These prayer points refer to the situation that unfolded in Chad between April – May 2021. The most recent information is nearest the top. Please continue to pray for Chad. The situation there is currently stable but violence could break out again as the new leaders develop their positions.
As well as the prayer points, there is also a PowerPoint slide for you to share in your church or house group as appropriate. To download please click the ‘Get resource’ link.
- 4th May. On Sunday evening the Military Council announced the creation of a new transitionary government with 40 members. Of course, not everybody is in it who might have wanted to be. Pray that it will be a government ‘of reconciliation’ as one member has said, accepted by all, and that there will be much mutual forgiveness. Continue to pray for peace and justice. It seems possible that expat workers working with AIM might be able to return to their homes. Pray that this might be so and for good renewal of ministry.
- 29th April. After a day filled with tension and protests yesterday, the leaders of the protest movements have decided to give the military council five days to deliberate and respond to their demands of a return to civilian rule. This means we are looking at this coming Sunday/Monday as a marker to see how the military council responds. It seems the speaker for the rebel group has declared a solidarity with the protesters on this and they too will refrain from any action until the military council responds. This is encouraging news and behoves us to be praying for these next days, that the military council will respond wisely.
- 27th April. The Military Council have named leaders to help with transition including a prime minister who was the main opposition candidate for the elections. This seems positive but today some who feel there should have been dialogue before these appointments have organised peaceful demonstrations. The Military Council have banned demonstrations and we are already hearing stories of tear gas, gunfire and burning tyres.
The rebels are apparently routed and the Military Council is refusing talks with them.
- 22nd – 25th April. President Déby was buried Friday after an official ceremony attended by 13 heads of state including President Macron of France. The transitionary Military Council have reduced the time of their rule from 18 to 10 months but are being encouraged to hold talks immediately about how to transfer to civilian rule. The rebels are saying they want a ceasefire and opportunity to talk with the Military Council. We pray that talks among all parties will take place and the Military Council will accept cease fire.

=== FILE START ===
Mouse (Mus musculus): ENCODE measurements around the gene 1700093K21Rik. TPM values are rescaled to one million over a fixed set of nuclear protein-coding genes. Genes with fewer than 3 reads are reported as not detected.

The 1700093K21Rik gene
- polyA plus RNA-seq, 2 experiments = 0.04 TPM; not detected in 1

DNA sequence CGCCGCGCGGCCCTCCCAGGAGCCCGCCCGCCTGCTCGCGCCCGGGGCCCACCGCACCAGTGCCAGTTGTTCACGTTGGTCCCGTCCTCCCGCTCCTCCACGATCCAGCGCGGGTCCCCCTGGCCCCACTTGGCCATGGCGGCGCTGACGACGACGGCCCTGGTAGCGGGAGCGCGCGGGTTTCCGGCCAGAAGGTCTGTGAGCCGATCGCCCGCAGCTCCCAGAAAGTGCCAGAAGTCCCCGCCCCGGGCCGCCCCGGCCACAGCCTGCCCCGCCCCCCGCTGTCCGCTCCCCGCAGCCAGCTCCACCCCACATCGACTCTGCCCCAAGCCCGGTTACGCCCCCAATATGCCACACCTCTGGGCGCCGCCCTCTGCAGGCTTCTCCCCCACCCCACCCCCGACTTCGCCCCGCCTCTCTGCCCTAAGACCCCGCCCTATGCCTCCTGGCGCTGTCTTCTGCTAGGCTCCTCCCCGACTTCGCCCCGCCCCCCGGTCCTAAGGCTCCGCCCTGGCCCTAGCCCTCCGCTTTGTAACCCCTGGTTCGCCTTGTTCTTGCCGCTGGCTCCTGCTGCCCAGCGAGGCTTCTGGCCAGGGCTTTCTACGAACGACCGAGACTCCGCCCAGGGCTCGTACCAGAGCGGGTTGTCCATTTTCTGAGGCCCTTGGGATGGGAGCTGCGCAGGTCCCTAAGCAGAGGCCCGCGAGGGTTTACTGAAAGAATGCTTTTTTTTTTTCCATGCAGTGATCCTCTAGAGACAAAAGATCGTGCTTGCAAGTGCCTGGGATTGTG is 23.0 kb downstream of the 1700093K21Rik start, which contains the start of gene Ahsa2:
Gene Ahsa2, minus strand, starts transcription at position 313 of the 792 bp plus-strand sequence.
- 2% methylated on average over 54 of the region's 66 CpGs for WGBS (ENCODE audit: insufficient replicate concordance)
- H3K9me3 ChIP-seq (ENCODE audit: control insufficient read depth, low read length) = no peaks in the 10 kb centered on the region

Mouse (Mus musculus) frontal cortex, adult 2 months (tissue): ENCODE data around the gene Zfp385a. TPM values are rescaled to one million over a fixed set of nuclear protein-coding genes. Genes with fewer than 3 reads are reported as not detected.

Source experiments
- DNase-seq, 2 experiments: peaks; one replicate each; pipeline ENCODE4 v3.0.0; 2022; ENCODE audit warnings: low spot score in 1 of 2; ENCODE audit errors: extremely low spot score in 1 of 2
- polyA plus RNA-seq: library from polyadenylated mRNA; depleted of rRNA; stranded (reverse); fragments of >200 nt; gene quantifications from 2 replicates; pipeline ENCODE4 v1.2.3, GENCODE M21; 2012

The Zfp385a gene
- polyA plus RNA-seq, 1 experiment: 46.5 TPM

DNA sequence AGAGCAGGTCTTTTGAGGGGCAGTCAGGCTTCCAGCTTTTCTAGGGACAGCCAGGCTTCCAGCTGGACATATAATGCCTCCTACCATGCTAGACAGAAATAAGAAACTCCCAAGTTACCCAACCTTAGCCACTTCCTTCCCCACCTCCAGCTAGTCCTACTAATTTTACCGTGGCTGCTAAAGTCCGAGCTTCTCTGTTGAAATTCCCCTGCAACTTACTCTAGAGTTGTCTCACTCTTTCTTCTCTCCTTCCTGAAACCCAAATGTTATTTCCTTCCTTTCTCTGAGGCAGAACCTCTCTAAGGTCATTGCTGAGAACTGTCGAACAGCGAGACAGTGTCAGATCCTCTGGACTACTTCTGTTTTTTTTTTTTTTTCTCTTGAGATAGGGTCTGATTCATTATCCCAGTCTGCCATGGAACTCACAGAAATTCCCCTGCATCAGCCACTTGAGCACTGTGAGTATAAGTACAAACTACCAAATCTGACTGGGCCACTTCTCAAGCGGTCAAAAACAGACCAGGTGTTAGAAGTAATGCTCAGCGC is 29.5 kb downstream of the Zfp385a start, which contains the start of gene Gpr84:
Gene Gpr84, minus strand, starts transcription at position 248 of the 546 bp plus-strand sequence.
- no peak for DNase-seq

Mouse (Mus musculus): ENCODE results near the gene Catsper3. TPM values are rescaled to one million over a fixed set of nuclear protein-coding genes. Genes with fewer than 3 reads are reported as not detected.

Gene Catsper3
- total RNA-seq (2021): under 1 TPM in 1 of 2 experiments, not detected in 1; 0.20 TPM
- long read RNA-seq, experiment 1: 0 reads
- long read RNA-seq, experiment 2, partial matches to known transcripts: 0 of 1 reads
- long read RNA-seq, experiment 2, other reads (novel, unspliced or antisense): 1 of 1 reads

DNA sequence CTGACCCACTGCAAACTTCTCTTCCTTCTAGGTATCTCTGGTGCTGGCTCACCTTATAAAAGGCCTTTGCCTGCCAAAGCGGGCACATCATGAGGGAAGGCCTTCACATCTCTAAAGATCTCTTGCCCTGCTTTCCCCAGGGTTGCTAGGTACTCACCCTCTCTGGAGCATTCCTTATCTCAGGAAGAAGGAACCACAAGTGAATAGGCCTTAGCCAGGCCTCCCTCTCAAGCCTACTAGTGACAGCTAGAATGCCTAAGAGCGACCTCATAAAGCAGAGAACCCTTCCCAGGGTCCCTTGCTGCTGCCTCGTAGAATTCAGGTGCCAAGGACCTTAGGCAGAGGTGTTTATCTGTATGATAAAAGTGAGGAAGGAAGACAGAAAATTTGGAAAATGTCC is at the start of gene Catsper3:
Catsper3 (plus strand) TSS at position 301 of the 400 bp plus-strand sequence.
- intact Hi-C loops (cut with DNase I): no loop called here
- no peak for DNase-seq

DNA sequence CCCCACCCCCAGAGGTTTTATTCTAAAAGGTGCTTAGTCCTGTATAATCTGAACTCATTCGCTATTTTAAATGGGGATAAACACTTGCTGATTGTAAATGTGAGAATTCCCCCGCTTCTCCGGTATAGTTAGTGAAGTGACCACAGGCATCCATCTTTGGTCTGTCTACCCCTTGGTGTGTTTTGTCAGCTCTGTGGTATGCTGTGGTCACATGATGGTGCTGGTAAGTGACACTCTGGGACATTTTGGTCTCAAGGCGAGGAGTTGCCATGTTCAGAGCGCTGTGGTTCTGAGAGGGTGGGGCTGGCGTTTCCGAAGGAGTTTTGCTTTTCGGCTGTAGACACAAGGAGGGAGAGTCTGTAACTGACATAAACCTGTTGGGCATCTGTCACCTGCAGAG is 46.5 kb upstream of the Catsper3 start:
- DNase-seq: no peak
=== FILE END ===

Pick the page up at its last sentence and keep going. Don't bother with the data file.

Many missionaries in N’djamena have decided to leave temporarily for a break because of the uncertainty and being unable to maintain ministries while others are hunkering down awaiting certain peace. In the East where it’s calm several are staying in a big city and just restarting ministry again after five days of staying in their homes. Travel to more remote areas is not yet allowed.
- 21st April. Overnight the situation was calm and peaceful. The majority of the AIM team are intending to ‘shelter in place’ in one location and therefore be in a better position to evacuate from should the need arise and should it become possible. At the moment, the plan is still ‘hibernation’, not evacuation. Our Crisis Consultant is meeting regularly with representatives from like-minded organisations with personnel in Chad for briefing and analysis.
20th April. Major news sources confirm the death the Chadian President, Idriss Déby, from injuries sustained in the recent battle against rebel forces that were advancing toward the capital. Mr Déby’s son, Mahamat Idriss Déby Itno, a 37-year-old four star general, will govern through a military council for the next 18 months but “free and democratic” elections will be held once the transition period is over, the army said in its statement. All members of the Chad Unit are under stay at home advice. They are monitoring the situation, specifically how the public responds, and how the transition of power is handled. Curfew has been declared from 6pm to 5am and all borders are closed until further notice.
19th April. There are confirmed clashes between rebel and government forces 300km to the north of N’Djamena. Provisional election results are announced, they project that President Idriss Déby will win a sixth term in office. AIM’s Chad Unit continue to follow contingency plans and up their security level, meaning all personnel located in the capital city are told to remain at home.
- 12th April – 18th April. Rebels make progress southwards to the capital city, N’Djamena. Several Western governments evacuate non-essential staff and strongly encourage their citizens to leave Chad as soon as possible on commercial flights.
- 11th April. Presidential elections are held in Chad. These are controversial as the incumbent President Idriss Déby adapts the constitution to run for a sixth term, however there has never been a peaceful transfer of power in Chad. Rebel activity is detected on Chad’s northern border.